Doctor's CoatOne of the most important decisions any medical malpractice plaintiff must make is in the selection of their expert witnesses. Since most judges and jurors do not have advanced medical knowledge, courts often require plaintiffs to present an expert witness who can explain certain complex issues to the jury and offer their expert opinion. Of course, expert witnesses are also held to a high standard and must be accepted by the court before their testimony will be admissible.

A recent case illustrates the difficulties one plaintiff had when attempting to establish the elements of her medical malpractice case after the court determined that her expert witness’ testimony was not admissible.

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When hearing Virginia medical malpractice cases, courts enforce a strict set of procedural rules to ensure that cases proceed through the system in an orderly and efficient manner. While perhaps most cases are resolved without significant litigation over one party’s compliance with a procedural rule, occasionally the question of whether a party complied with a rule is the focus of significant litigation.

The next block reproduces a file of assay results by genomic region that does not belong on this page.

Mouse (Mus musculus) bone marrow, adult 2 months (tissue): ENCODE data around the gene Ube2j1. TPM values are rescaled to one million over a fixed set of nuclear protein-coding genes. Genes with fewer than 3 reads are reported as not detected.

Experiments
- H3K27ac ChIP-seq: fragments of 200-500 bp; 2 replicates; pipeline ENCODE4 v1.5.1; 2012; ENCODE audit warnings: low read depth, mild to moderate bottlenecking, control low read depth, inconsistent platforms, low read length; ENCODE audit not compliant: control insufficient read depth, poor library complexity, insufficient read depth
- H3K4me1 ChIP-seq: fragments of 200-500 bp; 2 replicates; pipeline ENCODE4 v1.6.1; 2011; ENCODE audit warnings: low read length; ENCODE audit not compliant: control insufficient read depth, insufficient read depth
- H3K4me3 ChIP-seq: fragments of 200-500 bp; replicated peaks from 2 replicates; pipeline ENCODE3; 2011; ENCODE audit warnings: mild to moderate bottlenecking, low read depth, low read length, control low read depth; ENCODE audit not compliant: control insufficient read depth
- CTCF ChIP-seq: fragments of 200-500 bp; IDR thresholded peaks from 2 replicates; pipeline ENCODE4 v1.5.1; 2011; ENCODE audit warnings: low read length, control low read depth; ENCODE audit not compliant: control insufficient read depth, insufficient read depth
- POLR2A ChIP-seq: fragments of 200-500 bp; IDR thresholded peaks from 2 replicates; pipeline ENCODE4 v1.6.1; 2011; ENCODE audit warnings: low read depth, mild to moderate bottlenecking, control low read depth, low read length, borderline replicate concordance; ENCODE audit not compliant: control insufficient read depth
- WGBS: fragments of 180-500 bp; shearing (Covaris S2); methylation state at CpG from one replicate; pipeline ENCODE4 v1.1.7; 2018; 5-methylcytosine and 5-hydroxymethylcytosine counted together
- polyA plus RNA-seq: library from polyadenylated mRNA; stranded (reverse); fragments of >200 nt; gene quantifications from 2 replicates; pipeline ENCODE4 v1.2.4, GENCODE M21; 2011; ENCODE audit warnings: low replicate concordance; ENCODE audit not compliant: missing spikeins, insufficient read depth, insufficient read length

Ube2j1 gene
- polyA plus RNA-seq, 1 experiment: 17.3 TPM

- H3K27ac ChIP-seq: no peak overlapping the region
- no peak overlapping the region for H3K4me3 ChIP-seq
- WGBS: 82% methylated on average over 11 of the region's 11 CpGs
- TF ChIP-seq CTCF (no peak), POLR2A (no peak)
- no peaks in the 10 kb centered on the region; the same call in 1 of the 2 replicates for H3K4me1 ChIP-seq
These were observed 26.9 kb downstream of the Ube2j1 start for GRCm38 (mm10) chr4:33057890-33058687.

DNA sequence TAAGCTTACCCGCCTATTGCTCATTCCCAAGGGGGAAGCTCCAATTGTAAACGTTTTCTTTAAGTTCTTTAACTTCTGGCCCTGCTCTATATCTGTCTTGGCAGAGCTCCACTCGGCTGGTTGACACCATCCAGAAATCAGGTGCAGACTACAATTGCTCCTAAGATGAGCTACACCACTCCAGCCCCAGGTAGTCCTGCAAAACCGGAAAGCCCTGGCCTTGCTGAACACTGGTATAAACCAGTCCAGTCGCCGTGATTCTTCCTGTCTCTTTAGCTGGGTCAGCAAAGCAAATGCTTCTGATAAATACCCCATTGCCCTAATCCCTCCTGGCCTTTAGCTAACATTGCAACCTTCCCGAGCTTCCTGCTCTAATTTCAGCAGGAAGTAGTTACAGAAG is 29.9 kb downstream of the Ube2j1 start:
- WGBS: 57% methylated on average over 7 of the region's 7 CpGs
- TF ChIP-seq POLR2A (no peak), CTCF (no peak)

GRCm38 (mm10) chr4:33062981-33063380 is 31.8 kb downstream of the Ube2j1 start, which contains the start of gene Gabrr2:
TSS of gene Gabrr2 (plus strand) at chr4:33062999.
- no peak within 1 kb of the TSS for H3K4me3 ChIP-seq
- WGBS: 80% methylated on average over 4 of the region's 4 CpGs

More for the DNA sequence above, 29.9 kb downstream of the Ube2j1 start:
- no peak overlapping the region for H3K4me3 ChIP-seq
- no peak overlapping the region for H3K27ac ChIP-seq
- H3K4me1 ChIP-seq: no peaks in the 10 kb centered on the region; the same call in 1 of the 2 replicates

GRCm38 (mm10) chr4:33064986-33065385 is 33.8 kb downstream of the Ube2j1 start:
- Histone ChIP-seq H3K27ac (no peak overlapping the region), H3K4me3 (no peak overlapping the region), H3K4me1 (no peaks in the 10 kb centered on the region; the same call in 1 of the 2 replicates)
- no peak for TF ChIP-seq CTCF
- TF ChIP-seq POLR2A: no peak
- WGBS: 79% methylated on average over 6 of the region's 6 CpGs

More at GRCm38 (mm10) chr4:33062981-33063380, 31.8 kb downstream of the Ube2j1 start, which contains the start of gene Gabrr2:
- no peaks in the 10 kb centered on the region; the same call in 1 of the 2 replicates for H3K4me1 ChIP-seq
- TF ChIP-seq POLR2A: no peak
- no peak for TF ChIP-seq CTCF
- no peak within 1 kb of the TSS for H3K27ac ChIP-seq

StopwatchVirginia procedural rules are very important because a party’s failure to follow the rules may result in serious sanctions, including the dismissal of a case or a judgment entered in favor of the opposing party. A recent appellate decision in a medical malpractice case illustrates how one plaintiff’s failure to diligently pursue her case resulted in her case’s dismissal.

The Facts of the Case

The plaintiff claimed that the defendant hospital was responsible for an injury she received while being treated at the hospital in 2003. In 2005, the plaintiff filed her first medical malpractice case against the hospital, but, since she failed to attached a required expert affidavit, the plaintiff voluntarily withdrew her case in 2007 with the intention of obtaining the affidavit and refiling the case.

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When a patient suffers an injury due to the negligence of a medical professional, the patient may be entitled to compensation for their injuries through a Virginia medical malpractice lawsuit. However, as with other personal injury cases, medical malpractice cases must be filed within a certain amount of time.

White CoatThe time limits for medical malpractice cases in Virginia are outlined in Code of Virginia section 8.01-243. Under section 8.01-243, a plaintiff generally has two years from the date of the alleged negligent act to file a claim of medical malpractice. However, in some cases, that time frame can be extended. For example, in cases in which a foreign object is left in a patient’s body or the defendant is alleged to have engaged in any activity to prevent the plaintiff from discovering the alleged negligence of the defendant, the statute of limitations is extended until one year after the alleged act of negligence was discovered.